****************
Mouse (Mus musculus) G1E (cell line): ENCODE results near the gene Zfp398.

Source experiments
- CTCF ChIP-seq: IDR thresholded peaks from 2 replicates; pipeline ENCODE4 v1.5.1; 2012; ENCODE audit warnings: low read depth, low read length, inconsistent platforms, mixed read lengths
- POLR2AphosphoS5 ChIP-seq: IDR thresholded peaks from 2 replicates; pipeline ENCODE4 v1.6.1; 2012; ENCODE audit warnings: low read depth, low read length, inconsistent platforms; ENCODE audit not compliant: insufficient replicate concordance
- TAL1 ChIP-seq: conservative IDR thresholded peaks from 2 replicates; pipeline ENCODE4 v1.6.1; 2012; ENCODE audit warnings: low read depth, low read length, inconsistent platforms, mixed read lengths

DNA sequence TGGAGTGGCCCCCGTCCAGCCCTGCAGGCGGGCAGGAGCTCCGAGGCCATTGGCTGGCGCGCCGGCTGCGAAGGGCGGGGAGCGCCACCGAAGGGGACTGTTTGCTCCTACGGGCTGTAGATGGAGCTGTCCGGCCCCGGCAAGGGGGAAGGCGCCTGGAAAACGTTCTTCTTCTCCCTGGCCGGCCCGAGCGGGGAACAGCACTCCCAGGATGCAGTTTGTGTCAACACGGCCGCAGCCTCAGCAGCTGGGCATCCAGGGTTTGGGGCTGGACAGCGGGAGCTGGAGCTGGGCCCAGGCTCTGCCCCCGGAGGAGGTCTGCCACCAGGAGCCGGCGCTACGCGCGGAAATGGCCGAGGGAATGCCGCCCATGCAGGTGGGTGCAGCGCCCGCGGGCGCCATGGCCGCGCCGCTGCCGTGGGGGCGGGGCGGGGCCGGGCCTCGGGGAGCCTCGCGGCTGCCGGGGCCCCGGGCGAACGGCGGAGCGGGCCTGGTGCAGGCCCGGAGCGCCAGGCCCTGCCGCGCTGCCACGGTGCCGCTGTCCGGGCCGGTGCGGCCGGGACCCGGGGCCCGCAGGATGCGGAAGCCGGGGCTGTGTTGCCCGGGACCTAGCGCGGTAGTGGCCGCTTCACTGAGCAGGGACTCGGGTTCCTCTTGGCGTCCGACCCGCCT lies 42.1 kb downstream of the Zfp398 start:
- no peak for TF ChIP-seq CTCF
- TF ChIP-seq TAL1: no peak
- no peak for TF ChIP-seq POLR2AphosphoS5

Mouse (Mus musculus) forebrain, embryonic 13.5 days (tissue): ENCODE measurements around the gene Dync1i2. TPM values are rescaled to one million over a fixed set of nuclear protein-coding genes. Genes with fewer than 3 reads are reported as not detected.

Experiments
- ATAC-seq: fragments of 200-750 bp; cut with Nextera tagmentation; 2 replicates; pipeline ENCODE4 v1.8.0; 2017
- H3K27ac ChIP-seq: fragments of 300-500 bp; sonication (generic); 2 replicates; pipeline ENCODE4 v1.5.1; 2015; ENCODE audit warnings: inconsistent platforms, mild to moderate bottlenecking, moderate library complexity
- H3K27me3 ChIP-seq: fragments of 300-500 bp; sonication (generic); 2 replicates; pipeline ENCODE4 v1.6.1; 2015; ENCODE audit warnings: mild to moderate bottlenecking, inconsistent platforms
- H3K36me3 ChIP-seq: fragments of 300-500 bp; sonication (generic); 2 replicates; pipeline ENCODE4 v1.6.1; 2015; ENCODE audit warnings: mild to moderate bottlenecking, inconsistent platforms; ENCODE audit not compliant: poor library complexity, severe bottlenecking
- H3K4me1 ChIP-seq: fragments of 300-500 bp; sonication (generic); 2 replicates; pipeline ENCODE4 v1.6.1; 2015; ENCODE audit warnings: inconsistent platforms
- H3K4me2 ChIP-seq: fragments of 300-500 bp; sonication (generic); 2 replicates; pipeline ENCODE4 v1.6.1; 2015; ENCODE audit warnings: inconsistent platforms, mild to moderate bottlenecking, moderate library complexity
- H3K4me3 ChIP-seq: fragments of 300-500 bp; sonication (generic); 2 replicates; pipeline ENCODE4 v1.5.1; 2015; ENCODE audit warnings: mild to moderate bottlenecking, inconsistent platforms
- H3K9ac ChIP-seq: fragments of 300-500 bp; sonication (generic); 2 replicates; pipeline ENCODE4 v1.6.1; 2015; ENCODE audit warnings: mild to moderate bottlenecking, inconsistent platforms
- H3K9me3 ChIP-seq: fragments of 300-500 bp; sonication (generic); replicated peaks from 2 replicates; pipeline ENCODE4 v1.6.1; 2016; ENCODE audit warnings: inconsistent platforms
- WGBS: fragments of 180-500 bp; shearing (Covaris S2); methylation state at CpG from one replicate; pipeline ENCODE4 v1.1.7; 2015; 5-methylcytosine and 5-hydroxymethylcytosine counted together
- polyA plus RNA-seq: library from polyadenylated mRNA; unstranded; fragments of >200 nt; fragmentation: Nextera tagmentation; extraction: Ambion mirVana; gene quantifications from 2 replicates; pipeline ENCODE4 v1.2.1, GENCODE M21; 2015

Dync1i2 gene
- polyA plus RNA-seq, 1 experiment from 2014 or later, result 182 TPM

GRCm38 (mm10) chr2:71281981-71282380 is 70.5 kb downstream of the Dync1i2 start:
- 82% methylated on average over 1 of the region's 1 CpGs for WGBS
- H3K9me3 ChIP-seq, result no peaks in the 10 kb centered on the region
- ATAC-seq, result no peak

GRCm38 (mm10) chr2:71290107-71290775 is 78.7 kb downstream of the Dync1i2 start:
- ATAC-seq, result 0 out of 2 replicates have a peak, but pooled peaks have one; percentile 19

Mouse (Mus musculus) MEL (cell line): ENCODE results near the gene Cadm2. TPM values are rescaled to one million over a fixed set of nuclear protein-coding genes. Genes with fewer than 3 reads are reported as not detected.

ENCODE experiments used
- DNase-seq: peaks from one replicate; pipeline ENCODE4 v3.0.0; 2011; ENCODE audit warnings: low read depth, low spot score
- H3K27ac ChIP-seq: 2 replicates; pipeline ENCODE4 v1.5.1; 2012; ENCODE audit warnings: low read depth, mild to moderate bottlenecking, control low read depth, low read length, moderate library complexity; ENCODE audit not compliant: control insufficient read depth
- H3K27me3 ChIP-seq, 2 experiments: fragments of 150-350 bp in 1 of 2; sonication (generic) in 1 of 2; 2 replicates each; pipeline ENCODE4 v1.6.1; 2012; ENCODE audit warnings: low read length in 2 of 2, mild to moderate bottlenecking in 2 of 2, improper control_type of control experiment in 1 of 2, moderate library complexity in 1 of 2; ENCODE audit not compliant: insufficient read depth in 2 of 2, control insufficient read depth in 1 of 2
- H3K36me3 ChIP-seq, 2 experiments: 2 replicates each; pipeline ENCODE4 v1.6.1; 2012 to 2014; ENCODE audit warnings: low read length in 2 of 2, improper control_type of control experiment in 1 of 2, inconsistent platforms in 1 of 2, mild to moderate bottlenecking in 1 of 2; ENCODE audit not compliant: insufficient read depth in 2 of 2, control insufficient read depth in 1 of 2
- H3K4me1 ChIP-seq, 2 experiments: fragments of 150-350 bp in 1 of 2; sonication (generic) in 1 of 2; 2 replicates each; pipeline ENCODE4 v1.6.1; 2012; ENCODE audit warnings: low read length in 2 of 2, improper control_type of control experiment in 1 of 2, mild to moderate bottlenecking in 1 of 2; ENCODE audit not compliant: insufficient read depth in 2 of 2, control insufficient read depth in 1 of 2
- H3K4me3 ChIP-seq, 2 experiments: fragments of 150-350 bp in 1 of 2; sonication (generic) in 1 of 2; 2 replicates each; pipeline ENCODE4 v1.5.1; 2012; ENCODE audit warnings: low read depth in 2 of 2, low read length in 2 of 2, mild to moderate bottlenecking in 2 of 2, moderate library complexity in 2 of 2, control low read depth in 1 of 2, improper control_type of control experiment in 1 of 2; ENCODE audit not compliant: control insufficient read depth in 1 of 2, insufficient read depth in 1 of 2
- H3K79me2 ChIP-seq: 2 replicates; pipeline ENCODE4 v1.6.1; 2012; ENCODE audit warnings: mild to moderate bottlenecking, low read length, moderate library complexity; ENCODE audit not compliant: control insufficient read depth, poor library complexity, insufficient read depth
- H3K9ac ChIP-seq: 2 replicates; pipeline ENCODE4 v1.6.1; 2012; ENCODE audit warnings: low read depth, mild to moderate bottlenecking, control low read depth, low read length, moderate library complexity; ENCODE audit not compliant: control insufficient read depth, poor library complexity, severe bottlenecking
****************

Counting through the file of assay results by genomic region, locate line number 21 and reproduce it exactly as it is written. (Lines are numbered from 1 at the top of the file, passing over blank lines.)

- WGBS: fragments of 180-500 bp; shearing (Covaris S2); methylation state at CpG from one replicate; pipeline ENCODE4 v1.1.7; 2015; 5-methylcytosine and 5-hydroxymethylcytosine counted together